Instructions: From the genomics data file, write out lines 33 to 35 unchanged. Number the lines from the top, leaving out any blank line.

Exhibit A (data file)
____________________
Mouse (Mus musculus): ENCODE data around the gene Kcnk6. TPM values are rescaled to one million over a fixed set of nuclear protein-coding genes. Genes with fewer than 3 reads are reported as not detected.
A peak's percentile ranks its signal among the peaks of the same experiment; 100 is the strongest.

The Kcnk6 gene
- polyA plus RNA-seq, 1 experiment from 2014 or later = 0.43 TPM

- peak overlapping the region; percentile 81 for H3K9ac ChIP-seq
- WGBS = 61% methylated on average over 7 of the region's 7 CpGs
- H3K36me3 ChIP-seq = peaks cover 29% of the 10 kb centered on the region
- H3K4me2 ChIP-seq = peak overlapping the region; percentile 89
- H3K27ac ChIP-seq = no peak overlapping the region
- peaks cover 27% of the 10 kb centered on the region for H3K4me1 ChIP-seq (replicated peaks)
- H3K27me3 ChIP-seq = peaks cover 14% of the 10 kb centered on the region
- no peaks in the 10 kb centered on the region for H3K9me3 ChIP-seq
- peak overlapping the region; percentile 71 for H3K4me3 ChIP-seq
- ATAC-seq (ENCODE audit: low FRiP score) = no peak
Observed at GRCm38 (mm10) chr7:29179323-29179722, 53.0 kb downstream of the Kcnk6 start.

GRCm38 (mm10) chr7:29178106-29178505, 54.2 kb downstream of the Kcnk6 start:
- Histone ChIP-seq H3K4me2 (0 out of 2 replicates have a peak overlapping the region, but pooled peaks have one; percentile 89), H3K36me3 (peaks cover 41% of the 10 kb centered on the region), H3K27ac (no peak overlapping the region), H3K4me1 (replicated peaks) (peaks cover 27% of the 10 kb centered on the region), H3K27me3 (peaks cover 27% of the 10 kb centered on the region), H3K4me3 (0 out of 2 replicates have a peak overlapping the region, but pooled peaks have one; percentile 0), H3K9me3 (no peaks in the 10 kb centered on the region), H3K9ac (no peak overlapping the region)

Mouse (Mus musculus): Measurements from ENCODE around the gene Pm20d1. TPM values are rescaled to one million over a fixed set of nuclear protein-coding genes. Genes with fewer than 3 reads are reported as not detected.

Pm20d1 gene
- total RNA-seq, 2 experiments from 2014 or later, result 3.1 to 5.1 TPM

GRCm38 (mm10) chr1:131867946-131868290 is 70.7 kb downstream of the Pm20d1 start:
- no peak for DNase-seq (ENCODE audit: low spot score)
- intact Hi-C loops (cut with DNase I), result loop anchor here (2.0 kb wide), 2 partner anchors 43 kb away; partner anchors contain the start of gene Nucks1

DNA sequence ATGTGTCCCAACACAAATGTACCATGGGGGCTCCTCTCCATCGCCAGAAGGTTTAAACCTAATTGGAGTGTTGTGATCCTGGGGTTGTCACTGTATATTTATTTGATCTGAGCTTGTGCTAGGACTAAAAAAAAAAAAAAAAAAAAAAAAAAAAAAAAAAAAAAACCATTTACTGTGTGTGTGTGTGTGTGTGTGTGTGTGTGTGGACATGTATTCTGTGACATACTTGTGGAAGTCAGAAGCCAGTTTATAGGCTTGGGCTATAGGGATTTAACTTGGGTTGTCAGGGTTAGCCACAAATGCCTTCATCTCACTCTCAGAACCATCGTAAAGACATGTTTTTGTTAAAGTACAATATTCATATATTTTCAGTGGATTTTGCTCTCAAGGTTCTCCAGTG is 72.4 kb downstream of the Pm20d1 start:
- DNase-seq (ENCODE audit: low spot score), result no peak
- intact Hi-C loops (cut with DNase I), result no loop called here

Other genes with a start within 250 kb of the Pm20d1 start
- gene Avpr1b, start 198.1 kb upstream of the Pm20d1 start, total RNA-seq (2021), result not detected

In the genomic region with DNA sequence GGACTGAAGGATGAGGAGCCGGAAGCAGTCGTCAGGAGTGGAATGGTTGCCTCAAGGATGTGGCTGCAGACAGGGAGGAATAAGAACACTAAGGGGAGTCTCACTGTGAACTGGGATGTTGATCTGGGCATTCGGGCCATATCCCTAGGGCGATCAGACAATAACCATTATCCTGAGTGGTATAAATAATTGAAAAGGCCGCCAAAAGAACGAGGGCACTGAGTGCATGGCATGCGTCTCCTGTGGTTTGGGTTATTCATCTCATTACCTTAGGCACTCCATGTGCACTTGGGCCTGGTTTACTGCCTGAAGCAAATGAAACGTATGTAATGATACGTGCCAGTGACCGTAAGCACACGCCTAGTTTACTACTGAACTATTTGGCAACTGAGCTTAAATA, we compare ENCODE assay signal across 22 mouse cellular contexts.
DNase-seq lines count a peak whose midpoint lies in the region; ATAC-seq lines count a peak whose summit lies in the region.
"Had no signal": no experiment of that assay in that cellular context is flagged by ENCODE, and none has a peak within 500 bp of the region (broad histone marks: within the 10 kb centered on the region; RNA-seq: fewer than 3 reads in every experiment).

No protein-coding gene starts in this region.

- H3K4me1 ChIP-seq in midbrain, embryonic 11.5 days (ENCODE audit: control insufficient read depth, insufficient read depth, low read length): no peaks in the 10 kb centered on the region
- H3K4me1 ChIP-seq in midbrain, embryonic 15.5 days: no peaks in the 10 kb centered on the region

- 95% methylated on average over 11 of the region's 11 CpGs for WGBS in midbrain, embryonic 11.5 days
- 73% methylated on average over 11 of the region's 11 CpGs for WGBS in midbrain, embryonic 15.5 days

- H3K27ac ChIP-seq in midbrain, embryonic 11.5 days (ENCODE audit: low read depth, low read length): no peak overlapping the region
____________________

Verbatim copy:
- H3K4me1 ChIP-seq in midbrain, embryonic 11.5 days (ENCODE audit: control insufficient read depth, insufficient read depth, low read length): no peaks in the 10 kb centered on the region
- H3K4me1 ChIP-seq in midbrain, embryonic 15.5 days: no peaks in the 10 kb centered on the region

- 95% methylated on average over 11 of the region's 11 CpGs for WGBS in midbrain, embryonic 11.5 days